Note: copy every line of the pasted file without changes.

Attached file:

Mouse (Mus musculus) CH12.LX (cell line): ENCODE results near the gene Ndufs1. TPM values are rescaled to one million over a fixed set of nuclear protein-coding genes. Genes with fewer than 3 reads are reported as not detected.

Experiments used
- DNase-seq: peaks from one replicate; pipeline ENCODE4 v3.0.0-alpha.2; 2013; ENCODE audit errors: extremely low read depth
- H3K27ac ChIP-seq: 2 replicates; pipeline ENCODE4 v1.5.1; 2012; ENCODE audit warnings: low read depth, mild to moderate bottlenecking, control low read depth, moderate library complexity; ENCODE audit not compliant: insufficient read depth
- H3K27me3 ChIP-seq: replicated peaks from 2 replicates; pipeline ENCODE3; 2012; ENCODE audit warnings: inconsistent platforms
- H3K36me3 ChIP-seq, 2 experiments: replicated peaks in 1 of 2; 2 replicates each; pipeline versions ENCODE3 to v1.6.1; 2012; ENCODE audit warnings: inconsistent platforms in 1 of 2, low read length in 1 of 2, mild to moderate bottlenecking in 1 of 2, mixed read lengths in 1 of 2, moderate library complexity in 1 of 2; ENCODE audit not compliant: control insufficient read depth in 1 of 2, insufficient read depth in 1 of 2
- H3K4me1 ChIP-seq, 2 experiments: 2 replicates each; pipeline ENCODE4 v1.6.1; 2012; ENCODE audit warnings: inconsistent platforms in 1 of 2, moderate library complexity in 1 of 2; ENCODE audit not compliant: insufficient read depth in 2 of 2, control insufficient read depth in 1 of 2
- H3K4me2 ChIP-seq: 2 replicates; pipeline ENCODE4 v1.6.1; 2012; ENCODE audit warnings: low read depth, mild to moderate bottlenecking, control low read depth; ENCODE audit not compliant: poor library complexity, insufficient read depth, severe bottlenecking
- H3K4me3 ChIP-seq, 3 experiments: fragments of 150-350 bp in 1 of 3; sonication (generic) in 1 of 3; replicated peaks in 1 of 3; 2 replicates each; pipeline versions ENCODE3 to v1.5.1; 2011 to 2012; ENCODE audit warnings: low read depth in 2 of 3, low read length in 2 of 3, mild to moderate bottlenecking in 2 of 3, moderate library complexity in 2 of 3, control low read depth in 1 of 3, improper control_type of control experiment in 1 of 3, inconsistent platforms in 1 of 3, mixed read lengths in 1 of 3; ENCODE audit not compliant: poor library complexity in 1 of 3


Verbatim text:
Mouse (Mus musculus) CH12.LX (cell line): ENCODE results near the gene Ndufs1. TPM values are rescaled to one million over a fixed set of nuclear protein-coding genes. Genes with fewer than 3 reads are reported as not detected.

Experiments used
- DNase-seq: peaks from one replicate; pipeline ENCODE4 v3.0.0-alpha.2; 2013; ENCODE audit errors: extremely low read depth
- H3K27ac ChIP-seq: 2 replicates; pipeline ENCODE4 v1.5.1; 2012; ENCODE audit warnings: low read depth, mild to moderate bottlenecking, control low read depth, moderate library complexity; ENCODE audit not compliant: insufficient read depth
- H3K27me3 ChIP-seq: replicated peaks from 2 replicates; pipeline ENCODE3; 2012; ENCODE audit warnings: inconsistent platforms
- H3K36me3 ChIP-seq, 2 experiments: replicated peaks in 1 of 2; 2 replicates each; pipeline versions ENCODE3 to v1.6.1; 2012; ENCODE audit warnings: inconsistent platforms in 1 of 2, low read length in 1 of 2, mild to moderate bottlenecking in 1 of 2, mixed read lengths in 1 of 2, moderate library complexity in 1 of 2; ENCODE audit not compliant: control insufficient read depth in 1 of 2, insufficient read depth in 1 of 2
- H3K4me1 ChIP-seq, 2 experiments: 2 replicates each; pipeline ENCODE4 v1.6.1; 2012; ENCODE audit warnings: inconsistent platforms in 1 of 2, moderate library complexity in 1 of 2; ENCODE audit not compliant: insufficient read depth in 2 of 2, control insufficient read depth in 1 of 2
- H3K4me2 ChIP-seq: 2 replicates; pipeline ENCODE4 v1.6.1; 2012; ENCODE audit warnings: low read depth, mild to moderate bottlenecking, control low read depth; ENCODE audit not compliant: poor library complexity, insufficient read depth, severe bottlenecking
- H3K4me3 ChIP-seq, 3 experiments: fragments of 150-350 bp in 1 of 3; sonication (generic) in 1 of 3; replicated peaks in 1 of 3; 2 replicates each; pipeline versions ENCODE3 to v1.5.1; 2011 to 2012; ENCODE audit warnings: low read depth in 2 of 3, low read length in 2 of 3, mild to moderate bottlenecking in 2 of 3, moderate library complexity in 2 of 3, control low read depth in 1 of 3, improper control_type of control experiment in 1 of 3, inconsistent platforms in 1 of 3, mixed read lengths in 1 of 3; ENCODE audit not compliant: poor library complexity in 1 of 3